I have both the Prêtre and the Alagna/Pappano, both of which I like very much. Alagna's superb Werther and Pappano's wonderful realisation of the score make it (just) my preference for the opera, even if I prefer De Los Angeles's sensitive Charlotte to Gheorghiu's, who can't quite disgiuse the fact that the role lies just a bit too low for her.

There are other versions which I haven't heard  (Villazon/Koch also with Pappano, Bocelli/Gertseva, Hadley/Von Otter, Vargas/Kasarova) but I haven't heard them. There's also a version in English, with Dame Janet Baker as a most affecting Charlotte, and that very good English tenor, John Brecknock as Werther, though he hardly erases memories of Gedda and Alagna, let alone Thill. Baker, on the other hand, is easily as good as the best Charlottes (Vallin, De Los Angeles and Von Stade).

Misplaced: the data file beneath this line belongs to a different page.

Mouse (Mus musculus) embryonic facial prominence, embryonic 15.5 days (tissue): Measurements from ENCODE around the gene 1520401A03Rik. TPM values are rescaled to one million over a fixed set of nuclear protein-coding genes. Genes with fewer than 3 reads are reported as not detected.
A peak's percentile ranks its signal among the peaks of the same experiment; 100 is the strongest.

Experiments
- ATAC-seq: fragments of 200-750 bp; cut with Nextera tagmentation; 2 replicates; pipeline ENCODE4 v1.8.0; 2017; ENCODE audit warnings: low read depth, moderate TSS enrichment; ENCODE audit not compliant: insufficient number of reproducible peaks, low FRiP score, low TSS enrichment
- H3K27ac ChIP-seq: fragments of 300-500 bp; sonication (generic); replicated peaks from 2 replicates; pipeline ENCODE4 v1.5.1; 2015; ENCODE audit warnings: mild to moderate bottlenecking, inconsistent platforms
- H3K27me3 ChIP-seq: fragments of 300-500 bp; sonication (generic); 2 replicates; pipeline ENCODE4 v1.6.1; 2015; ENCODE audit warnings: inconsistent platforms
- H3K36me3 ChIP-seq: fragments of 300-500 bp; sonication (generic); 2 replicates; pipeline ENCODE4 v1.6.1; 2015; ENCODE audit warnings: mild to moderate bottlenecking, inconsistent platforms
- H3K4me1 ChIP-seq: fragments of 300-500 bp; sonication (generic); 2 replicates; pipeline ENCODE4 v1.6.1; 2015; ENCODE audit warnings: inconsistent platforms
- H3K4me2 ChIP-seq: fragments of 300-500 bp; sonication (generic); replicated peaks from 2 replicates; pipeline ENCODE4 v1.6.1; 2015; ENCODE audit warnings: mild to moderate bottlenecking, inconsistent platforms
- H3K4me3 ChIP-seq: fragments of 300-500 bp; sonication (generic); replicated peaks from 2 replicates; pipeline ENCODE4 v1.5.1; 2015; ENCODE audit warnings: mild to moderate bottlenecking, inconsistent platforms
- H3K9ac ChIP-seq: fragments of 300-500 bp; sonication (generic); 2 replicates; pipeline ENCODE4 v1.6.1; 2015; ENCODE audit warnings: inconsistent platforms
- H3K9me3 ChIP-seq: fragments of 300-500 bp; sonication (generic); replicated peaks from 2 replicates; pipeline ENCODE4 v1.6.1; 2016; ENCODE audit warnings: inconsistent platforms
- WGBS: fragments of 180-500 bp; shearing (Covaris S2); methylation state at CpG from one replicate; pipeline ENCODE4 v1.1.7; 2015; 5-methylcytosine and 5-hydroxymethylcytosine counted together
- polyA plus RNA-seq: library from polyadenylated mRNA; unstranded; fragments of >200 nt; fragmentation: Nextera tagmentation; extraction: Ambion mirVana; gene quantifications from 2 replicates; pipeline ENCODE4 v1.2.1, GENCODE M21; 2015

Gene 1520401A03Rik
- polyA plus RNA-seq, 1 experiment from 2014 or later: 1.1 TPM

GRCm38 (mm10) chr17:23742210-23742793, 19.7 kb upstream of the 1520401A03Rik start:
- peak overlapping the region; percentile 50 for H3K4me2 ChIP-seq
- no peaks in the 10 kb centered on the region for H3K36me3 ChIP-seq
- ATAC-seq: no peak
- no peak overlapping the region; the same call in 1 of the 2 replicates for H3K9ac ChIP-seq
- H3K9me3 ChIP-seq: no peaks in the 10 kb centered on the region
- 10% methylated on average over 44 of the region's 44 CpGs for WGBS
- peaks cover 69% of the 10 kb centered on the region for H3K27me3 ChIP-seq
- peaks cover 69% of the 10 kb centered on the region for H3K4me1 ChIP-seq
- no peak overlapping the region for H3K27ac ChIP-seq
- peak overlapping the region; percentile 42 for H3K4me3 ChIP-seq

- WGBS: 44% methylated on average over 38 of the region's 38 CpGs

On balance, I think Werther would be my favourite of all his operas.
\"A beautiful voice is not enough.\" Maria Callas

Online Biffo

  • Veteran member
  • *
  • Posts: 1422
  • Location: United Kingdom
Re: Massenet
« Reply #2 on: October 13, 2019, 02:24:53 AM »
I saw a performance of Manon at ENO some 40 years ago. I enjoyed it enough to go see it when it was revived but it didn't tempt me any further as as far as the operas are concerned. I have the inevitable Meditation from Thais, probably several versions.

I have a two-disc set of the Orchestral Suites from John Eliot Gardiner and the Monte Carlo Opera Orchestra and two of the Suites from Albert Wolff. I dip into these very occasionally. I have various other orchestral works scattered through French collections.

Massenet is a composer I enjoy when I listen to him but not one I visit very often.

Offline Tsaraslondon

  • Veteran member
  • *
  • Posts: 2398
    • My blog
  • Location: London, UK
Re: Massenet
« Reply #3 on: October 13, 2019, 03:04:32 AM »
I saw a performance of Manon at ENO some 40 years ago. I enjoyed it enough to go see it when it was revived but it didn't tempt me any further as as far as the operas are concerned. I have the inevitable Meditation from Thais, probably several versions.